Bombarded by facts and images, and exhausted by ‘talking heads,’ the climate change discussion can often become overwhelming rather than inspiring. While we are all affected by climate change, understanding its impact is still a struggle for many. How can we increase climate literacy and inspire action?
Few have witnessed first-hand the melting ice caps or the destruction of the rainforests We have no direct connection to these affects phenomena and therefore cannot fully appreciate how they will influence our lives, let alone the future of our planet.
With the help of today’s emerging technologies, we can immerse viewers in experiences that can bring them closer to the flora and fauna that need our help. Virtual Reality is a powerful medium that can generate the connection that has been lacking in other climate communication tactics.
What is Virtual Reality?
Virtual Reality is typically referred to today as a computer-generated sensory experience that surrounds a user and replaces the real-world environment around them. Using a Head-Mounted Display (HMD), this goggle-like device immerses the viewer in a virtual space. The goal of this device is to produce a sense of presence and suspend the belief that the experience is mediated through technology.
Can Immersive Experiences Inspire Action?
Virtual Reality (“VR”) exposes the user to unique simulations that would otherwise be invisible to them. As the user is no longer defined by scale or time, the ability to explore the world as an atom or journey centuries into the future offers a new opportunity for understanding. Unlike watching a video or reading an article, VR incorporates “embodied cognition” where the body plays a significant role in cognitive processing–essentially you are “learning by doing.”
Cutting Down a Virtual Redwood Can Lead You to Save Trees
According to Jeremy Bailenson, founding director of Stanford University’s Virtual Human Interaction Lab, VR affects the motor cortex and our perceptions in a manner that is similar to real-life experiences. The lab examines how real-world behaviour can be altered by immersing a user in a synthetic environment and in 2011, Bailenson and Sun Joo Ahn explored how cutting down a virtual redwood with a chainsaw could lead a person to increase their recycling practices.
The experiment featured three subject groups:
- The first group was asked to read literature discussing how the use of non-recycled paper leads to deforestation.
- The second group of subjects were also asked to read, but their literature featured a detailed narrative of what happens when a chainsaw cuts through a tree. The content included vivid descriptions of everything, from birds chirping to branches snapping.
- The final group was not provided with literature but were instead exposed to a simulated forest using a Head-Mounted Display. A joystick controller provided haptic feedback (vibrations) as the subjects were asked to cut down the virtual tree with a chainsaw.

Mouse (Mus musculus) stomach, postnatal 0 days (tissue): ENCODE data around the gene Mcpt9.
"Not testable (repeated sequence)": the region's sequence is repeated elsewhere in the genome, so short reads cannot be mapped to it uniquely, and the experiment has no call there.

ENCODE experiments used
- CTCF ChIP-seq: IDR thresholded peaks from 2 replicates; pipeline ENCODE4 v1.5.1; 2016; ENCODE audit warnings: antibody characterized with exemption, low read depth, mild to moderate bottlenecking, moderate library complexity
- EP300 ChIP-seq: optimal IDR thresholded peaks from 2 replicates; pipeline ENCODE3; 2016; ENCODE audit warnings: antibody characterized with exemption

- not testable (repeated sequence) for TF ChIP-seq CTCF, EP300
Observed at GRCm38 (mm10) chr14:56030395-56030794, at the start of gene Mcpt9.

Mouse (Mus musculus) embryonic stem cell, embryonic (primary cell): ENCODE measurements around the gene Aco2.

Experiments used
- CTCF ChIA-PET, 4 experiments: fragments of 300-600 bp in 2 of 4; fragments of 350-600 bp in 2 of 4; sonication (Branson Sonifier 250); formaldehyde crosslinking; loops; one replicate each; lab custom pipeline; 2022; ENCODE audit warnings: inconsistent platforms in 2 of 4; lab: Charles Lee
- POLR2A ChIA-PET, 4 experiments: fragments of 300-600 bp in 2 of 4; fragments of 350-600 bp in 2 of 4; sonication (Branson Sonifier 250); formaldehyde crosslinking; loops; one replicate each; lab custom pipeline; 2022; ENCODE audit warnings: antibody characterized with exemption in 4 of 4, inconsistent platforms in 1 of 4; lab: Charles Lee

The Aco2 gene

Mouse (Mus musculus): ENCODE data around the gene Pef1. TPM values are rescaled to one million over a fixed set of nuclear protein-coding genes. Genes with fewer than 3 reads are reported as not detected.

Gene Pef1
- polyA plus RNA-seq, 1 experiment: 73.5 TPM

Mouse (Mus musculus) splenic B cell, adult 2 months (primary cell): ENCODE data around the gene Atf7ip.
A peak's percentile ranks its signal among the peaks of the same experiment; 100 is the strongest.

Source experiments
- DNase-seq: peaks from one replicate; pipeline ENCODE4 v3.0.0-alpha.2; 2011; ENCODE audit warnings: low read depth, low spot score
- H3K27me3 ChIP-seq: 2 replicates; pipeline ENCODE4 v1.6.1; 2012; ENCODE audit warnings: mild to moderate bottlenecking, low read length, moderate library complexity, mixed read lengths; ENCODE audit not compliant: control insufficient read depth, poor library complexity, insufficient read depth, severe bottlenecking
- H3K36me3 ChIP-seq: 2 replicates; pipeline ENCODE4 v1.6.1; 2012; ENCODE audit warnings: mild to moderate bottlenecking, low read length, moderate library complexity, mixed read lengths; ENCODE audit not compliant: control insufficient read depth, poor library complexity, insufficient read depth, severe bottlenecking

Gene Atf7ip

Each group upon completion expressed that they had an increased understanding that their personal actions could improve the quality of the environment compared to how they felt before reading or being immersed in the virtual forest. While all groups reported an increased understanding, only one group translated their new view into actions–the subjects who cut down the virtual redwood.
The Stanford Ocean Acidification Experience
In 2016 the lab presented, “The Stanford Ocean Acidification Experience (SOAE) where participants witnessed the effects of climate change on marine life. The virtual ecosystem featured the process by which the ocean becomes more acidic as it absorbs carbon dioxide (CO2) from the atmosphere. At the beginning of the experiment, you are given two choices as to how you will experience the virtual ocean: as a diver or a piece of pink coral. As time goes by, different species disappear, the water begins to change, and the narrator invites you to explore what is left of the reef’s once colourful and exciting habitat.
After the experience, participants were tested on their knowledge about ocean acidification. The results of these tests demonstrated that the participants had significantly enhanced their understanding of this subject. .They also demonstrated retention after more than three weeks following their immersion.
While participants were not provided critical next steps or a call-to-action, the study noted that those who explored more of the virtual ocean formed a deeper connection to the scientific content.
SOAE is available for download: <https://vhil.stanford.edu/soae/>
Why Artists are Important to Climate Change
When consuming climate change media, you are faced with terms like “mitigation pathways” and “greenhouse gas emissions”. Scientific facts, figures, and buzzwords that offer no emotional connection often fall flat with the consumer. On the other hand, immersive media has proven to be a compelling tool for encouraging change. However, to get the most out of this medium we must invite creators to build the narratives that deliver personal and visceral experiences.